What does the evidence say about the ability of cash transfers to build longer term resilience in conflict contexts, including whether there any comparison around different modalities for promoting resilience (e.g. cash verses vouchers/in-kind, conditional verses unconditional, targeted verses untargeted in conflict contexts)?
Please note any evidence in particular that applies to women and girls and accessing the most vulnerable.
The term resilience was brought into use by social science disciplines as a counter to discourse on vulnerability (Panter-Brick, 2014). Reducing vulnerability in post-conflict contexts at the household level broadly translates into securing food and livelihoods. This is what this report focuses on. In disaster risk discourse the following definition of resilience is used: the capacity of a community to adapt to hazards by changing to maintain an acceptable level of functioning (UNISDR, 2004). This emphasises securing food and livelihoods in a way that is resistant to disturbance or having systems in place to support needs that are threatened. Some literature was also found which applies the concept to political resilience and peacebuilding which is included.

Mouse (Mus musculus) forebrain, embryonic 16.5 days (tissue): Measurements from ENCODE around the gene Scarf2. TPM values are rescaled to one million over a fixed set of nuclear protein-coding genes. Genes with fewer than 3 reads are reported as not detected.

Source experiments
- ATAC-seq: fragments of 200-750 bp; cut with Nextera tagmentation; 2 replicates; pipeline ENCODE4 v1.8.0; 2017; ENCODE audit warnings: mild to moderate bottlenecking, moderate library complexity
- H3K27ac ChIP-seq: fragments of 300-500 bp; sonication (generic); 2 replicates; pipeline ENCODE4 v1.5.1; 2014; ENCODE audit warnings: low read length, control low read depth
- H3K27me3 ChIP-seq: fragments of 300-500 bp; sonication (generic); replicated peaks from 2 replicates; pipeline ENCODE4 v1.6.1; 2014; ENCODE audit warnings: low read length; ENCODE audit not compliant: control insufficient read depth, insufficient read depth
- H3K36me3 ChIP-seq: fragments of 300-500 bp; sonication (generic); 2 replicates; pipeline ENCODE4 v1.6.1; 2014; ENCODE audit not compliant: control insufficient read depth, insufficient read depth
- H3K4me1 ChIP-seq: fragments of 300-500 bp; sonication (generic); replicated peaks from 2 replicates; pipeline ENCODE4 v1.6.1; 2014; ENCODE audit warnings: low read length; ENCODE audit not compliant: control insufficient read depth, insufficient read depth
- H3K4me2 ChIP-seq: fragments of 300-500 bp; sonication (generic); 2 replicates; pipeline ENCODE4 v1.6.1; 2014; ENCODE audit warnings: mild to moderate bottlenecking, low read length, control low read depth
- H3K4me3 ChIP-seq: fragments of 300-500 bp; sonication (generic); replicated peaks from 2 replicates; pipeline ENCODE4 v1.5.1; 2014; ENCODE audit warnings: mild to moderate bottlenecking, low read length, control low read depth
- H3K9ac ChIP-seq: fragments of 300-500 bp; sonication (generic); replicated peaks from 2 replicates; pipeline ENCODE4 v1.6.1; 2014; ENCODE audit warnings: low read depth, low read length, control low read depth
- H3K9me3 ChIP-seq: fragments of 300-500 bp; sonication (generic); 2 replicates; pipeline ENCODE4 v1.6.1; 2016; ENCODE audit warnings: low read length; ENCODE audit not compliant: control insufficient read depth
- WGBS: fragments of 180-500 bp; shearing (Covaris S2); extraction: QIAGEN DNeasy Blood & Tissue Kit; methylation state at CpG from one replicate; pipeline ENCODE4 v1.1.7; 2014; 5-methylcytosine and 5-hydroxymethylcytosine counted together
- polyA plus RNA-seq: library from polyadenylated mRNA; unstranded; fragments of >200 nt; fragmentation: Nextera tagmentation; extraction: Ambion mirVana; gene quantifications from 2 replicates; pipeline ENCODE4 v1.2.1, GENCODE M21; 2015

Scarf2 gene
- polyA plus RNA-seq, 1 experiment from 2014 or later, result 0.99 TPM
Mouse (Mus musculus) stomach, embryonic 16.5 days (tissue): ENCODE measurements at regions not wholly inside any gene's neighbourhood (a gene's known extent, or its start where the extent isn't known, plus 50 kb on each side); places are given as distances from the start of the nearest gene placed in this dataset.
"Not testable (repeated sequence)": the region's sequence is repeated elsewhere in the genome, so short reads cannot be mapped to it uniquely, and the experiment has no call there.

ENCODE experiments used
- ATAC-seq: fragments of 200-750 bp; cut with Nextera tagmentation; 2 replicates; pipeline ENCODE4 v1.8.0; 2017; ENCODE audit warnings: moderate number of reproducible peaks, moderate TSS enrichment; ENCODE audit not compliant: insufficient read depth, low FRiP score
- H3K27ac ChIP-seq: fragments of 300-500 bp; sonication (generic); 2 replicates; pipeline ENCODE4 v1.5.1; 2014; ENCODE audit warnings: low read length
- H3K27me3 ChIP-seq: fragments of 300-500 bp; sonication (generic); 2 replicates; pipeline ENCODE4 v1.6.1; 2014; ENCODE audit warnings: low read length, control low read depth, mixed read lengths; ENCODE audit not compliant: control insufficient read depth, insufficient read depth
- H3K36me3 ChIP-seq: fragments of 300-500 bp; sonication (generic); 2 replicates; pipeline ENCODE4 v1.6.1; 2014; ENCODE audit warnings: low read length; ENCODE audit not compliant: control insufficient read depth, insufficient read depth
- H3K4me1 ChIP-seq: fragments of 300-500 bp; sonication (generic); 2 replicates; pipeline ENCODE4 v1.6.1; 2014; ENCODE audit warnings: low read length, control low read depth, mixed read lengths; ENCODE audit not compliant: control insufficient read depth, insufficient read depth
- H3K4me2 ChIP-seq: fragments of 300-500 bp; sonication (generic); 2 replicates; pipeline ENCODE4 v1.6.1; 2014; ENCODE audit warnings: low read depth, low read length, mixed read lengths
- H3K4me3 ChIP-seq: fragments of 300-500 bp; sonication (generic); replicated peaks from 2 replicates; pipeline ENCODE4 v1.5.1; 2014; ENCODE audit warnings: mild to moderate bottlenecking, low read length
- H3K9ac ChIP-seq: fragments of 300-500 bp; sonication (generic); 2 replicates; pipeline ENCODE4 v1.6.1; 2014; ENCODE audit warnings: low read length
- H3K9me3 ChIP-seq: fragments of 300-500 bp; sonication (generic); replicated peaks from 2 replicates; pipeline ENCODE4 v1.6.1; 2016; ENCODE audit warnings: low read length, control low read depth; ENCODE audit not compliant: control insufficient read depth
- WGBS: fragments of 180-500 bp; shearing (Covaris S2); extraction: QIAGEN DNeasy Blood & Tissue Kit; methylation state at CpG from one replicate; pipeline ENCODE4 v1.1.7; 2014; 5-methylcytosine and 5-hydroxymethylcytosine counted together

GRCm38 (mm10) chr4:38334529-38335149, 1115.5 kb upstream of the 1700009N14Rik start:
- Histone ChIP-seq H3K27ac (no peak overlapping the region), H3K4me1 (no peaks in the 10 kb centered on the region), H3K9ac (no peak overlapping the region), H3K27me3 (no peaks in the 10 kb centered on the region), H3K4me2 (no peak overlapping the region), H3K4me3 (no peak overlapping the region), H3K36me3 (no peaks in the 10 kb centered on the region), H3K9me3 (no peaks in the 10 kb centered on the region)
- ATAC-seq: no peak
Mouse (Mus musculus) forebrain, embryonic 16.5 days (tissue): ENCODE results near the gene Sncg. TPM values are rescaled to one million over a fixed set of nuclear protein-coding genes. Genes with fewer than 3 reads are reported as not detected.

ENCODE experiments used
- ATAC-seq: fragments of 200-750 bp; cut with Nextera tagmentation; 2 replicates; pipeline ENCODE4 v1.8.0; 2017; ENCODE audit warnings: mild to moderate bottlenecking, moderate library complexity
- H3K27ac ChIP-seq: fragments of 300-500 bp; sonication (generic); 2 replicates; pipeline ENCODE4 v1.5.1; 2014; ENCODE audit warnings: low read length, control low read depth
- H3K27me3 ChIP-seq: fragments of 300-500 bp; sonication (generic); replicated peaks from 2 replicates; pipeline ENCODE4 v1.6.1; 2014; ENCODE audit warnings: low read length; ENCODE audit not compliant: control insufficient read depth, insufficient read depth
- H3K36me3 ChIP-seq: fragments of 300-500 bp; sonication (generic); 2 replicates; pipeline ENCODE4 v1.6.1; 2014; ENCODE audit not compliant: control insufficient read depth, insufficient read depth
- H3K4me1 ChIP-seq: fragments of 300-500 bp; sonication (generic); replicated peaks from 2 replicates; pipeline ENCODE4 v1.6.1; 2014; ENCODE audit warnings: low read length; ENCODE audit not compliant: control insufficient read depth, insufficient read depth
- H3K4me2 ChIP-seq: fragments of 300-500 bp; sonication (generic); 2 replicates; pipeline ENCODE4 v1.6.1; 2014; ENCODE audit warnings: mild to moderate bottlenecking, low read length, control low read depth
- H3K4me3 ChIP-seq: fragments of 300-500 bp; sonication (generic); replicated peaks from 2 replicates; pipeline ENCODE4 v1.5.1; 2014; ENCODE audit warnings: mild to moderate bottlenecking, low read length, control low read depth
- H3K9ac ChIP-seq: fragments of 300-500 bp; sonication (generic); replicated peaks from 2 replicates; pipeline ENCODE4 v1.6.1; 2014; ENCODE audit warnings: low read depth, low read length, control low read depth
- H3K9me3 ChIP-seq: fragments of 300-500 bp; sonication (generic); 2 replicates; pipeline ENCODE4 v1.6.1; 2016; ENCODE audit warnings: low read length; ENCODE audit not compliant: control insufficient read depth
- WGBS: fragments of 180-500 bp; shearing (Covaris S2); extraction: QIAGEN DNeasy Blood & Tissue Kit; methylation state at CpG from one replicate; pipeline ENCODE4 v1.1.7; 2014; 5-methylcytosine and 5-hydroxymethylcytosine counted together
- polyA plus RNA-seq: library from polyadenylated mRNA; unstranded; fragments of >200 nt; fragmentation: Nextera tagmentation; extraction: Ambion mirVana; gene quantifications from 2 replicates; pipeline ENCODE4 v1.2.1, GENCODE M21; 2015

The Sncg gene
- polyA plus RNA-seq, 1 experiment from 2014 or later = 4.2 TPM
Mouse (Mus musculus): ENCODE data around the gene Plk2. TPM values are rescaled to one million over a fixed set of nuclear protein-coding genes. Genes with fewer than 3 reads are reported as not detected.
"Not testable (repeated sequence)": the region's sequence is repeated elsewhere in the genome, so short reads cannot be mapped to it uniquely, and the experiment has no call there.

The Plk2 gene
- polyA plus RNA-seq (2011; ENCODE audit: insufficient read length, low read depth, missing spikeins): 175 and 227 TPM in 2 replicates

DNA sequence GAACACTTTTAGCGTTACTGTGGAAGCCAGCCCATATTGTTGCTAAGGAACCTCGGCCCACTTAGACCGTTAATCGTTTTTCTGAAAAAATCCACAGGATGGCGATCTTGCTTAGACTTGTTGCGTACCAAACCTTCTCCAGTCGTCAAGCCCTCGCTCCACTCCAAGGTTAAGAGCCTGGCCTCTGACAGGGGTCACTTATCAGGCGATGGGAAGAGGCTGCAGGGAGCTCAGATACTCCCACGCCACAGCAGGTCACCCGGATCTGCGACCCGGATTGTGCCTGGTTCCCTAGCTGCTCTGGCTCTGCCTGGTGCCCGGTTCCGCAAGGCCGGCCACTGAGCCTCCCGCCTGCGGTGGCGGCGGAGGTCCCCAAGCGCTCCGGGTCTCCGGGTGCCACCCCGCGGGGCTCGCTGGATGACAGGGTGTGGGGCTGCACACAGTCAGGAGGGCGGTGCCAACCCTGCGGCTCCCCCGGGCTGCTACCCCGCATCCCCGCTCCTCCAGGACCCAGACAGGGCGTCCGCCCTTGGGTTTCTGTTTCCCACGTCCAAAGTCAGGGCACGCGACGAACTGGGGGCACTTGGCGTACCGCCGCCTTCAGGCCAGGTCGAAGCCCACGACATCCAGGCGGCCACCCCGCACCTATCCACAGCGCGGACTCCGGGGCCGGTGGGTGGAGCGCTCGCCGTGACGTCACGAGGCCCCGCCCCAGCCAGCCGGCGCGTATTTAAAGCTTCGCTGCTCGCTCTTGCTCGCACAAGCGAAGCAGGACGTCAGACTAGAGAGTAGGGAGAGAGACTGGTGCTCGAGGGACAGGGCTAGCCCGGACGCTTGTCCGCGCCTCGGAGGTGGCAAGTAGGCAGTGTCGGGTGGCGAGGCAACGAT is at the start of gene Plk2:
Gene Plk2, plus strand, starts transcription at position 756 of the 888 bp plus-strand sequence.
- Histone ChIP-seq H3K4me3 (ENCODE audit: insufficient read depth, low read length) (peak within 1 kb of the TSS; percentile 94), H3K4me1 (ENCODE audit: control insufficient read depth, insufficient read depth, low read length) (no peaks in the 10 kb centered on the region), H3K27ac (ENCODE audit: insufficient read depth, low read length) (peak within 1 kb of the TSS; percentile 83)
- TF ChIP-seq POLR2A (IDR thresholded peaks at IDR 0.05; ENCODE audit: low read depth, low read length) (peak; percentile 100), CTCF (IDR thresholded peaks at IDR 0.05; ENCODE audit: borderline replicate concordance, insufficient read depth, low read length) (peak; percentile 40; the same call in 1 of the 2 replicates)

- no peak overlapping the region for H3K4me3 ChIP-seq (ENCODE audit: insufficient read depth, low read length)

Expert contributors agree that humanitarian cash transfers by their nature tend to be part of short-term programmes which are not evaluated beyond the life of the programme. Most of the evidence on different transfer modality focuses on the short-term. Cash tends to be favoured over food by recipients, it is generally more cost effective and has the potential to be invested for longer-term resilience. A UNICEF evaluation which assessed impacts of a cash transfer programme one-year on found benefits were not sustained for the most marginalised (Erba, forthcoming). Combining emergency assistance with longer-term social protection is a useful way forward. Programmes which provide transfers with other mechanisms for support with regards to future employment and investment have seen some success.